After the burial and in the days that followed, I felt a certain feeling that I could not explain. It was as if I was cured of fear of the unknown. I knew then that death was certain and that no one is promised tomorrow. My innocence ended. I had come face to face with the real world, and the real world was a tough place that required discipline and resolve and an awareness that one had limited time within which to accomplish what one was here to do. I had not yet developed a clear sense of purpose at that time; all I know is that I channelled every ounce of the energy I had into my studies at school.
When I went back to Fletcher High School, I put my total attention into my studies much more than before. I was no longer satisfied with what the teachers taught and with the reference books they prescribed or recommended. I went beyond that. Over the next two and a half years, I excelled in my academic examinations for both ordinary level in 1972 and advanced level in 1974. I became a star student in my A-level classes, and my academic reports reflected this. It seemed that I was able to channel my deep sense of loss and personal anguish into a drive for academic excellence.
The passion to succeed and excel and achieve independence that followed my mother's death has stayed with me all my life to this day and was the engine that drove me throughout my entire career.
My mother's sudden death also introduced a new element in me, which is the sense of being untethered. I felt that I had nothing to lose any more. This came to the fore in my last year in high school in 1974, when I felt the calling to abandon my studies and leave Zimbabwe to join the war of liberation in Mozambique. A classmate of mine and I went to consult a contact that was known to offer assistance to those who wanted to cross the border into Mozambique. His advice to us was that as we were due to complete high school that same year, 1974, we should complete that, and if we were still keen to join the struggle, we could do so soon after completing high school. We followed his advice.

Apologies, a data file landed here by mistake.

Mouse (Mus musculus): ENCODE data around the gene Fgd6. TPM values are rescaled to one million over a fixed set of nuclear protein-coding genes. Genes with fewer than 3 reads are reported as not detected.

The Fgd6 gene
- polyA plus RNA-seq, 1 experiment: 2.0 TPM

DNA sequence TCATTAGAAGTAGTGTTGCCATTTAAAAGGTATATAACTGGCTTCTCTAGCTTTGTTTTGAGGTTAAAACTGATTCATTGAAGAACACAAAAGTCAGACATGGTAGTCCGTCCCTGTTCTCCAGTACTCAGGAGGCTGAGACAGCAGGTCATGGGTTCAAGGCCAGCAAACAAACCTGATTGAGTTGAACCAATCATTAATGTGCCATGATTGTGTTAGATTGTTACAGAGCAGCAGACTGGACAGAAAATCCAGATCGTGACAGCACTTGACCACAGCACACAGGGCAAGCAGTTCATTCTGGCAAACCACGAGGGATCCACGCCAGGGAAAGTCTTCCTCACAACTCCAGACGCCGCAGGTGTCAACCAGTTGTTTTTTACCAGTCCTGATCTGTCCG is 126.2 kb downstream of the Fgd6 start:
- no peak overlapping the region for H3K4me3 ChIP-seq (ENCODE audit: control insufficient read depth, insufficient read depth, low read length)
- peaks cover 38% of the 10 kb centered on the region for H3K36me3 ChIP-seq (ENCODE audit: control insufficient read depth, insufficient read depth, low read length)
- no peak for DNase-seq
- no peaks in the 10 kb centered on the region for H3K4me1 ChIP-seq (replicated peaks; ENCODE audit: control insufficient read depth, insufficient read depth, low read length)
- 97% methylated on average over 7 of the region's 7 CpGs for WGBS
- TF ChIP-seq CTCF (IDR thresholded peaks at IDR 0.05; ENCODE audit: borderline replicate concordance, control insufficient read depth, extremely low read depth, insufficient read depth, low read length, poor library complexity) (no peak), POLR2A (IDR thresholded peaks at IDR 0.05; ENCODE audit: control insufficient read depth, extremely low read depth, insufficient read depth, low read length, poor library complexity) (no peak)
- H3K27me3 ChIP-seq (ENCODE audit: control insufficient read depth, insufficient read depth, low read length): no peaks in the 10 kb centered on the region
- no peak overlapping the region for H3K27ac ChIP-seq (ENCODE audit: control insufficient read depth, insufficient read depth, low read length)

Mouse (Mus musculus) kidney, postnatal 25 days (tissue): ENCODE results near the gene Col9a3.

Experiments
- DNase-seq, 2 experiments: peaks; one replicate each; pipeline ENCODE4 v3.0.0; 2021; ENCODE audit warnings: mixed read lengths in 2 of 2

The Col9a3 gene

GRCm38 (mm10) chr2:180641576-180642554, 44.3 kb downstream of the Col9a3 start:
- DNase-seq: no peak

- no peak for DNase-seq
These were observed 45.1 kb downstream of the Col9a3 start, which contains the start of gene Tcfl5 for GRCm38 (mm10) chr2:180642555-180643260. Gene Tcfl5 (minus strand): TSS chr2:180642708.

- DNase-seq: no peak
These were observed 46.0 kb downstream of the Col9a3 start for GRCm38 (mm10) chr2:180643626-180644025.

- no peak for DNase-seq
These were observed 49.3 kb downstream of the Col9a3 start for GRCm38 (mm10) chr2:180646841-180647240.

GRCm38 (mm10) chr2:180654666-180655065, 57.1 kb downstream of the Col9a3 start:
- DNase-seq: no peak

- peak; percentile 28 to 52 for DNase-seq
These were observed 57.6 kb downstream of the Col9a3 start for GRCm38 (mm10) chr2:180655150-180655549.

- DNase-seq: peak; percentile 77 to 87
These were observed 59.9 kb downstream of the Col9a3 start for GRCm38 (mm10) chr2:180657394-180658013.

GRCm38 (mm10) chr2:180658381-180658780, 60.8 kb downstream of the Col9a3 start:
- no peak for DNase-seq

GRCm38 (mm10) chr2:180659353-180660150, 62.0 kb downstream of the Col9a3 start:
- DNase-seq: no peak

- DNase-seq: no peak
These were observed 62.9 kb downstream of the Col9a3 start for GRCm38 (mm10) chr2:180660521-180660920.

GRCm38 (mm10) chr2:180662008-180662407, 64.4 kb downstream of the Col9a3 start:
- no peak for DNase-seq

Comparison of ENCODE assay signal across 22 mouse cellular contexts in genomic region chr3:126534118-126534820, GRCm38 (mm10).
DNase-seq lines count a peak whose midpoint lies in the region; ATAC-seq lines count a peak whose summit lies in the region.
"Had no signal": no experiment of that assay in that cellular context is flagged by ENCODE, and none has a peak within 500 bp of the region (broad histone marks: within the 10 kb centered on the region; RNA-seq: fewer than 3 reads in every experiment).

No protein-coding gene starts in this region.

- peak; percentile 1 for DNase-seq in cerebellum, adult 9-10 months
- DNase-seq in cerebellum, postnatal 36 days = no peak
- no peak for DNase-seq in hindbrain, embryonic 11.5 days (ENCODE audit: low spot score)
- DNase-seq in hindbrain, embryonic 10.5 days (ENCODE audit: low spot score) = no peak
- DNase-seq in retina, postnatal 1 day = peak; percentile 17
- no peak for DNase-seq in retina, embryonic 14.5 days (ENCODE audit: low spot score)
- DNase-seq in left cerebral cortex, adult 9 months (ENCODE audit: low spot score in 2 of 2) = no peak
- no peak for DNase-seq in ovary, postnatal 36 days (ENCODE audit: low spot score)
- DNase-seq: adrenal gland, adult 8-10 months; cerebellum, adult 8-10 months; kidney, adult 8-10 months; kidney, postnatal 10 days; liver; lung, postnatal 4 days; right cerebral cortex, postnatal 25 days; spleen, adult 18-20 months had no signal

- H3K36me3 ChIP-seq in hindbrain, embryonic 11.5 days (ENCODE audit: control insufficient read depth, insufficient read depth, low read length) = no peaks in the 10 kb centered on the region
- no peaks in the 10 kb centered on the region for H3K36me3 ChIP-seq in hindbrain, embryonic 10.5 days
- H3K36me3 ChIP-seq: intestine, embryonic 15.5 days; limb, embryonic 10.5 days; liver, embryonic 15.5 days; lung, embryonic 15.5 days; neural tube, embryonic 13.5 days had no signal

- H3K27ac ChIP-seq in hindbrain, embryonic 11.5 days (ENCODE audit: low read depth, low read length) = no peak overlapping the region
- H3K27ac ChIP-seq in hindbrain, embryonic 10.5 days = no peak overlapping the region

In all this, I consulted no one from my family. If my mother had been alive, I am not sure that I would have felt as independent as I felt in 1974.
This independent streak was to manifest itself at other critical junctures later on in my life, leading me to take risks that other people would have balked at. I believe that the tragic loss that I suffered in 1972 gave me an independent disposition that has become part of my identity to this day.
I have always endeavoured to follow my own agenda rather than being recruited to follow other people's agenda. I have remained fiercely independent. I don't know if this is independence or stubbornness, but it is driven by a desire not to be beholden to anybody—a desire that had its genesis on the day when my mother died way back in 1972.
When I look back to that crucible experience early in my life, I take the view that it was a major shock that could have destabilized me. It is possible that I could have reacted entirely differently to the tragedy. It could easily have overwhelmed me and sent me into depression and despair, which could have wrecked my chances of doing well in my crucial high school examinations. I could have become bitter and insecure. I did not. I channelled my sense of loss into a passion for academic excellence and a strong sense of self-containment—both of which were to provide strong pillars for me in future years. The sense of self-containment was particularly strong. Somehow the sudden loss caused me to withdraw into an inner fortress that I did not know existed. That fortress was to grow larger as other crucibles in the future caused me to become more self-reliant.